If we fast-forward again almost 50 years from 1968, a new incident emerges.
It is a long-standing tradition in the USA to play the national anthem before National Football League (NFL) matches. The ‘Star-Spangled Banner’ officially became the national anthem in 1931, and by the end of World War II, NFL commissioner, Elmer Layden, said, “The playing of the national anthem should be as much a part of every game as the kick-off. We must not drop it simply because the war is over. We should never forget what it stands for.” Only in 2009 did NFL players begin standing on the field for the national anthem before the start of primetime games. In 2016 the National Football League (NFL) stated that “players are encouraged but not required to stand during the playing of the National Anthem”.
Approaching the San Francisco 49ers third preseason game of the 2016 season, a quarterback, recently recovered from three surgeries, and with a replacement just signed, was noticed sitting rather than standing during the national anthem. In a post-match interview, he explained, “I am not going to stand up to show pride in a flag for a country that oppresses black people and people of colour. To me, this is bigger than football and it would be selfish on my part to look the other way. There are bodies in the street and people getting paid leave and getting away with murder.” He was referencing a series of deaths caused by law enforcement that led to the Black Lives Matter movement. In the 49ers’ final preseason game, having been advised by a teammate and U.S. military veteran, Nate Boyer, he took a knee during the national anthem to show respect rather than sit.
He later pledged to donate one million dollars to “Organisations working in oppressed communities.” Alongside his wife, he then founded the “Know Your Rights Camp”, an organisation which held free seminars to disadvantaged youths to teach them about self-empowerment, American history, and legal rights. The would-be President, Donald Trump, said, “He should find a country that works better for him.” The President later said he should have been suspended and listed his friendship with several NFL franchise owners.
In 2017, the player was told he was being released from the San Francisco 49ers. On 3 March, he opted out of his contract and became a free agent. In 2018, Nike released an advertising campaign with the text, “Believe in something. Even if it means sacrificing everything.”
On 25 May 2020, George Floyd was killed by police during an arrest in Minneapolis. Events of his arrest, death, and the actions of the officers have led to international Black Lives Matter protests, calls for police reform, and legislation to address perceived racial inequalities. Four years before, the NFL player who took a knee in a preseason game said, “There is a lot that needs to change, one specifically is police brutality.” As of June 2020, Colin Kaepernick remains an unsigned quarterback formerly of the San Francisco 49ers, four years after taking a knee in a preseason match during the national anthem against perceived racial injustices.
This COVID-19 pandemic has impacted billions of people from celebrities and politicians to janitors and petrol attendants. There have been over seven million confirmed cases and 400,000 people have died. It is a truly global crisis. And during this crisis, or perhaps influenced by it, another pandemic has risen to the surface; one that has been bubbling for hundreds of years. It is a pandemic that is occasionally considered national news but still the current remains beneath the surface, sometimes being forcibly held under by the powers above.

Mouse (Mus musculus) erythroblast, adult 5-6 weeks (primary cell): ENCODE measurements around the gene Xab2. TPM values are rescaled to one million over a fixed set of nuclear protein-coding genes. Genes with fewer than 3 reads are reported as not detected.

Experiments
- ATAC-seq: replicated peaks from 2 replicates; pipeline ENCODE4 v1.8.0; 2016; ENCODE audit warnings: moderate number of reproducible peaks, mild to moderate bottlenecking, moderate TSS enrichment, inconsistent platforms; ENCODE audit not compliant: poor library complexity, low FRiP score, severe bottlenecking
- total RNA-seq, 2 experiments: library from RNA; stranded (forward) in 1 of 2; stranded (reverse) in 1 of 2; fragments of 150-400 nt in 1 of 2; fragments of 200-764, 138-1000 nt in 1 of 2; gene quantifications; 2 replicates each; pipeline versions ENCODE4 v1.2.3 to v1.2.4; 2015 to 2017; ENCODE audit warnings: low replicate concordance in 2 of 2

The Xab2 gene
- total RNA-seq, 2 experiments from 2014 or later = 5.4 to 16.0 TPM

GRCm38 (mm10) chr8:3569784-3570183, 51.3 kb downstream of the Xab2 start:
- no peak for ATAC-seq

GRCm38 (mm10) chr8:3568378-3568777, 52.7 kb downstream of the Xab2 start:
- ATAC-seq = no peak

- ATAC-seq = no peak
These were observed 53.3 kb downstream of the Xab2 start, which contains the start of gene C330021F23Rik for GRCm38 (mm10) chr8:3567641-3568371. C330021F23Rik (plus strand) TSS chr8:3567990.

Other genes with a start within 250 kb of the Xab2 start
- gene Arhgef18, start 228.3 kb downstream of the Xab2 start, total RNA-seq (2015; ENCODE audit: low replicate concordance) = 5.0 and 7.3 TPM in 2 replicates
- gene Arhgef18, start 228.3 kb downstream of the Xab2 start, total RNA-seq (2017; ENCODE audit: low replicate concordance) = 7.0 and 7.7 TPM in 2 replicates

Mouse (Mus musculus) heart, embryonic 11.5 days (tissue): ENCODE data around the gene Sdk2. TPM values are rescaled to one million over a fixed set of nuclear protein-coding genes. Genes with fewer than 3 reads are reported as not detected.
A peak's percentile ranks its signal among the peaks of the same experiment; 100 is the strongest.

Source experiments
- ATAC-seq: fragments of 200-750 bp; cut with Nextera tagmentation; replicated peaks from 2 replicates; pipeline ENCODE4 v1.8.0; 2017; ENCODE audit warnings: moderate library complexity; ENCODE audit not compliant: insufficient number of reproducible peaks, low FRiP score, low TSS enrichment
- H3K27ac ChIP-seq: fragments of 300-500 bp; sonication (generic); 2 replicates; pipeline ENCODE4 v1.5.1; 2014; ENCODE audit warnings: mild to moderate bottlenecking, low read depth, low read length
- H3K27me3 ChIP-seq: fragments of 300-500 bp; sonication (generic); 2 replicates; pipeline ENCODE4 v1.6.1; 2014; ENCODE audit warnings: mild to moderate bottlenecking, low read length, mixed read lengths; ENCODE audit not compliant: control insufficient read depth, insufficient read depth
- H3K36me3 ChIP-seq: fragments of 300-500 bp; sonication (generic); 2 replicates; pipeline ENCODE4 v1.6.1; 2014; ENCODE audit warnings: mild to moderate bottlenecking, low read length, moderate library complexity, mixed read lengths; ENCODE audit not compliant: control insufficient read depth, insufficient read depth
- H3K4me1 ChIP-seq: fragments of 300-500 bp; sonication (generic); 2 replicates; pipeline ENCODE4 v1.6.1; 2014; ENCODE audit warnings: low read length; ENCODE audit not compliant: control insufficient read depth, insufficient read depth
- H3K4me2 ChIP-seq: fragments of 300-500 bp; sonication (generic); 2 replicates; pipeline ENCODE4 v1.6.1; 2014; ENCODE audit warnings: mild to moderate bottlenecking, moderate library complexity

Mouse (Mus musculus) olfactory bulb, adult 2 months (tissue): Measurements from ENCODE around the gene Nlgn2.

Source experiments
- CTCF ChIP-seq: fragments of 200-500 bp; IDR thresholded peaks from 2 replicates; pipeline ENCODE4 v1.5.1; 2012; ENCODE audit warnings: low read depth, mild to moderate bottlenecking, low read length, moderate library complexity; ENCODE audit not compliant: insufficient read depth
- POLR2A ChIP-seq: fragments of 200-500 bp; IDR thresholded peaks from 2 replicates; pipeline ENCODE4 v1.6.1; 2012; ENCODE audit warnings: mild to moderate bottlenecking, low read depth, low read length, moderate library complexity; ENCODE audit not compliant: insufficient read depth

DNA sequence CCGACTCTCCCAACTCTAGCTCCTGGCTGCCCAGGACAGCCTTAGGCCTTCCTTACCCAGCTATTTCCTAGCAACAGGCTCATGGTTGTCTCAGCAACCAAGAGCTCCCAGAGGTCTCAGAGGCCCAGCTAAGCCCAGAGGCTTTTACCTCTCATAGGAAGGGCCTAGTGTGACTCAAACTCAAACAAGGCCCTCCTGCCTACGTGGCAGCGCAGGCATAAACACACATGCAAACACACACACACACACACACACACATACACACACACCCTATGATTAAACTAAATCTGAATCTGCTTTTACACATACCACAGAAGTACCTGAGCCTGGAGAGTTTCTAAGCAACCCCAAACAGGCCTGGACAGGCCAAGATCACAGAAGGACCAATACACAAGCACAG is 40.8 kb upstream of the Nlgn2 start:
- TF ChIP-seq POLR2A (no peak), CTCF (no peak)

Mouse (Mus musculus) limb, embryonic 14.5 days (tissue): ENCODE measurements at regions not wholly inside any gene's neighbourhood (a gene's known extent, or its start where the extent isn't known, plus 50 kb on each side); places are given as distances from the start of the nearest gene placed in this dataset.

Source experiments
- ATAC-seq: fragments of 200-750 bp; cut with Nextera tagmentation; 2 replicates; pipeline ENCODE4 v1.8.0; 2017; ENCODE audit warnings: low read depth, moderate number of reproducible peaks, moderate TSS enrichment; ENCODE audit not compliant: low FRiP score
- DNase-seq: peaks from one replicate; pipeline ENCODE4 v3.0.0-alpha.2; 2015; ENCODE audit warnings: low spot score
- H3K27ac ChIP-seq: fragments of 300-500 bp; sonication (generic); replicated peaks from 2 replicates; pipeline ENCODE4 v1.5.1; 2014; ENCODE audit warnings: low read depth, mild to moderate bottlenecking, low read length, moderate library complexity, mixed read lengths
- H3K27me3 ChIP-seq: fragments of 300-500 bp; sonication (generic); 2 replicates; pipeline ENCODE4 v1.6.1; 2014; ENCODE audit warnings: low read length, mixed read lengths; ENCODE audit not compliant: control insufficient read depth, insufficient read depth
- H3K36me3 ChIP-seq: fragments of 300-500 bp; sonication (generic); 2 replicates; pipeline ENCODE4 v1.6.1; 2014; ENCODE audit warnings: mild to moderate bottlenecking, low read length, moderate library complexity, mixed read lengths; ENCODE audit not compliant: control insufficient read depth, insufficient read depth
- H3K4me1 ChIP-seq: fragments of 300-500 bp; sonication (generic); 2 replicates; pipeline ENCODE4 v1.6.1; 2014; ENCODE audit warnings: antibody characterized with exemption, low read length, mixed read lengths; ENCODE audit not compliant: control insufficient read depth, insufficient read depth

Raheem Sterling, the Manchester City and England footballer, has been vocal in his support of Black Lives Matter, just as many other sporting superstars have been including Formula One driver Lewis Hamilton, boxer Anthony Joshua, gymnast Simone Biles, tennis players Naomi Osaka and Serena Williams and basketball players LeBron James, Carmelo Anthony and Michael Jordan.
In the words of Raheem Sterling, “This is the most important thing at this moment in time because this is something that has been happening for years and years. Just like the pandemic, we want to find a solution to stop it.” Or as Naomi Osaka said, “I hate when random people say athletes shouldn’t get involved with politics and just entertain. Firstly, this is a human rights issue. Secondly, what gives you more right to speak than me?” There are two global pandemics right now: both invisible, both dangerous and both need solving.
We haven’t had live sport attended by fans for months. Athletes have been training and preparing the best they can with uncertainty about what lies ahead. Events have been cancelled and the Olympics have been postponed. When so many other things are going on, it begs the question where sport fits into the dual pandemic narrative.
The reality is that sport matters, it has always mattered, possibly more now than ever. Sport and politics are historically so often interlinked even when it appears as though they aren’t or shouldn’t be. And sportsmen and women matter immensely as well. But not just for the reasons we might think but because their voice can cut through political bluster, misinformation, disinformation and fake news. Their voices and experiences are also a representation of society at large and their platform is one that can highlight uncomfortable issues that many ignore. For that reason, we need Colin Kaepernick, Raheem Sterling and LeBron James now just as we needed Tommie Smith, John Carlos and, of course, Jesse Owens, back then.